What sort of Britain will emerge from the Brexit earthquake? Will it still be united? What sort of role might it play in Europe and the wider world? Nobody knows the answers. But one can at least make plausible guesses.
One conclusion seems clear: the UK the world thought it knew — stable, pragmatic and respected — is gone, probably forever. Lost reputations are not readily regained.
The most important transformation is in political leadership. Boris Johnson, a serial fantasist at best, is very likely to become prime minister. The leader of the opposition is Jeremy Corbyn, a man whose lifetime passion has been leftwing, anti-American politics.
The country's dominant force is Nigel Farage — a talented demagogue consumed by dislike of the EU. This is not a cast of leading characters for a country with a stable and mature democracy.
Then there is the risk of a no-deal Brexit. For no good reason, a parliament supposedly committed to leaving the EU thrice rejected the only deal Prime Minister Theresa May — a grown up, at least — was able to reach.
In the case of Tory Eurosceptics, this was ostensibly over opposition to the Irish "backstop". But they insist that this plan to prevent a hard border in Ireland is unnecessary.
In any case, it would only prevent the UK from making trade deals that are less important than maintaining good relations with the EU, probably unavailable (as with China and India), and even abusive (as with the US). The country is threatened with a no-deal exit — a plunge into the unknown that would exacerbate the already vicious blame game within British politics and between the UK and the EU.
The fiscal risks are also severe. Parliament may try to prevent an exit without a deal. One outcome might be a general election. If Johnson made this into a vote on a no-deal Brexit and offered something juicy to Farage, he might get almost all the Brexit vote, while the Remain vote is split. That could give him a landslide. He could then combine no deal with the irresponsible promises he has been making in his campaign for leadership.
Philip Hammond, UK chancellor, suggests no deal would cost the exchequer £90 billion ($169b) a year. Johnson's tax cuts might cost another £20b. To this must be added some ambitious spending plans.
There are also constitutional threats. Johnson has threatened to prorogue parliament (end the parliamentary session) to stop it preventing a no-deal exit. This would amount to an executive coup against parliament. John Major, former prime minister, threatens to take such an action to judicial review. That would create a constitutional crisis — a result of injecting the foreign body of a referendum into a parliamentary system.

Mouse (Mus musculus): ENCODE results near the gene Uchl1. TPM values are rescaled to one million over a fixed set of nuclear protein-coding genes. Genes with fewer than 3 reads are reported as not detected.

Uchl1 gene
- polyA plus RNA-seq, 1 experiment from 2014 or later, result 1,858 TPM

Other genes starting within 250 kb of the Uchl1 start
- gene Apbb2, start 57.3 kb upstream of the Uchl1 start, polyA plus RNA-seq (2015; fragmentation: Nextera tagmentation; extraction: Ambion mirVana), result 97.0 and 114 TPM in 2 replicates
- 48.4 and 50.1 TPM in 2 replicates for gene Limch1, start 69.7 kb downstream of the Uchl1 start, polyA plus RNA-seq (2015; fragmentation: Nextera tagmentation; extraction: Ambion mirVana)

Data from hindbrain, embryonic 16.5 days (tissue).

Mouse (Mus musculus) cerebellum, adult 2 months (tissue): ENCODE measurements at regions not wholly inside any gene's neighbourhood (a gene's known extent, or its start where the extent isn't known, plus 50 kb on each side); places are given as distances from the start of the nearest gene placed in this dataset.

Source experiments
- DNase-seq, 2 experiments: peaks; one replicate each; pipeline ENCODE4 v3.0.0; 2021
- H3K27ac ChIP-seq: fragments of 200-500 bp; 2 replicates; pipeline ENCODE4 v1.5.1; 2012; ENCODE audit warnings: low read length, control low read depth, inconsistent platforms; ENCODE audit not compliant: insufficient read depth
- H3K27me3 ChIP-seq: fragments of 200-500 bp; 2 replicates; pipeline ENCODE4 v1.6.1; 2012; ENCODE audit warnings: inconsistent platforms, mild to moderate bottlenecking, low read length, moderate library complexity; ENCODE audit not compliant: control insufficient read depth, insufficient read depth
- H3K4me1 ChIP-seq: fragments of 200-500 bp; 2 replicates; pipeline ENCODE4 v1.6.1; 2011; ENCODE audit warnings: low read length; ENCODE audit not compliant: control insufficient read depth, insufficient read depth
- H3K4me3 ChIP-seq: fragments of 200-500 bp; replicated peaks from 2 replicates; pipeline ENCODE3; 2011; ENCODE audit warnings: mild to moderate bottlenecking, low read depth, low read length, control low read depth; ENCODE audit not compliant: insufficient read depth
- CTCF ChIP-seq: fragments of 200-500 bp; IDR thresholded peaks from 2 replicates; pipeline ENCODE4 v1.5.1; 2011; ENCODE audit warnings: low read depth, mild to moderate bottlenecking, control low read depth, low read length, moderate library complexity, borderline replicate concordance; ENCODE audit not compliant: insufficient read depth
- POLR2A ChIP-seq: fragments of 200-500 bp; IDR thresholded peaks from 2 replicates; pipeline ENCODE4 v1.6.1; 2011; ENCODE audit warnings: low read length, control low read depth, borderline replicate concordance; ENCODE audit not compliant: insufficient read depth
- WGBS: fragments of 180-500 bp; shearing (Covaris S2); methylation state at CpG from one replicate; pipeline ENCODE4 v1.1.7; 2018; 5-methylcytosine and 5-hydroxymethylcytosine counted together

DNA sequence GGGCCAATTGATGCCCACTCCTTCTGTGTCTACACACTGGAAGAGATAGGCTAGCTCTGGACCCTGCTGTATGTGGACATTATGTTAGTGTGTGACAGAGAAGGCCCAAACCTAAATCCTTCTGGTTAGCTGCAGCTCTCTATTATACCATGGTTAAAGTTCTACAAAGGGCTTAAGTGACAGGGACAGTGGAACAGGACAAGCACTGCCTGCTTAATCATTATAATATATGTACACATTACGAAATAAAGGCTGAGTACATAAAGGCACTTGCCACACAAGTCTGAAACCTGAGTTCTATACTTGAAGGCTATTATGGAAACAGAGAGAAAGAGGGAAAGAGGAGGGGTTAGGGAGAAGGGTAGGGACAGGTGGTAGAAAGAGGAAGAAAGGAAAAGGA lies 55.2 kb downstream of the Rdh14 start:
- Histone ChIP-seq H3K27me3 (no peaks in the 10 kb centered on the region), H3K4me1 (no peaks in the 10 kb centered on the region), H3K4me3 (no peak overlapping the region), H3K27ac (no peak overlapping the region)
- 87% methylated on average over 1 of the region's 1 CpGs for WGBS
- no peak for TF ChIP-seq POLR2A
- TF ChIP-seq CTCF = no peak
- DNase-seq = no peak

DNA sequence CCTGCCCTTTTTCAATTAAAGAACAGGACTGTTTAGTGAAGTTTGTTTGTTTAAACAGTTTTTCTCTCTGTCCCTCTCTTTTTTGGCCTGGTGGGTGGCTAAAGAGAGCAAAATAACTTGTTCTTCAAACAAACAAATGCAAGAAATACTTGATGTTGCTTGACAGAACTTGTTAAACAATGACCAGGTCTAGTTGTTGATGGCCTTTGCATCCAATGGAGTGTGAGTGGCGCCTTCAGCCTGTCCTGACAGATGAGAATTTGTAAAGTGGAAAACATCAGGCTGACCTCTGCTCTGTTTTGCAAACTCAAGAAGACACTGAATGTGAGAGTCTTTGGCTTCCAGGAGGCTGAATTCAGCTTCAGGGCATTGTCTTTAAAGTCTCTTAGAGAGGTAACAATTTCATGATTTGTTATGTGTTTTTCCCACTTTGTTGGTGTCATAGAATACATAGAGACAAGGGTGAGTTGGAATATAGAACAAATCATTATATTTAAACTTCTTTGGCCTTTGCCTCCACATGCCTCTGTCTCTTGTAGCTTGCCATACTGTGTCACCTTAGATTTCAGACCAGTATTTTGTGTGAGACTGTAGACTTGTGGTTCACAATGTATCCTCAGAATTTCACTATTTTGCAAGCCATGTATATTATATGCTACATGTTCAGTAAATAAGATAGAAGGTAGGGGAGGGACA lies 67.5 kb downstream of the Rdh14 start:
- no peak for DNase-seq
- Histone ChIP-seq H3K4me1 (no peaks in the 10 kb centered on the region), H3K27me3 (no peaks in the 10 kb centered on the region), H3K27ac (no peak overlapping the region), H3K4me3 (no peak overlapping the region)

A bigger issue will be the future of the UK. Brexit is an English nationalist project. All the four nations of the union might then ultimately go their own way. Scotland is the most obvious potential defector.
True, independence would be costlier to Scotland if England were outside the EU. But in such situations, people do not necessarily vote rationally — think of the English clamour for a no-deal Brexit.
The Northern Irish might also decide that they would be better off to move inside Ireland and the EU, though the shock for both parts of the island would be considerable. Even Wales might ultimately find the embrace of "little England" stifling.
Even without a break-up of the union, the tussle among the four nations over powers transferred from the EU is sure to be fierce.
I am assuming here that Brexit — quite probably a no-deal Brexit — is now inevitable. An additional reason for this is the horror many Europeans now feel. The fact that Johnson described the French as "turds" in a recent BBC interview (subsequently excised) is characteristic.
So is the way Brexit party members of the European Parliament turned their backs when Beethoven's Ode to Joy was played. Why would Europeans tolerate such people if they have the choice?
The British have played an outsized role in the world. But what might be the future of England on its own, at open loggerheads with the EU?
One option would be to follow behind President Donald Trump's unilateralist and solipsistic US, probably as another enemy of the EU. The Corbyn option would presumably be to support any notionally leftwing tyrant he can find.
Can a country dithering between Ayn Rand and Leon Trotsky truly count in the world? What justification can there be for its staying on as a permanent member of the UN Security Council?
What is happening is not worthy of a serious country. The conclusion is that the UK is no longer such a country.
Written by: Martin Wolf
© Financial Times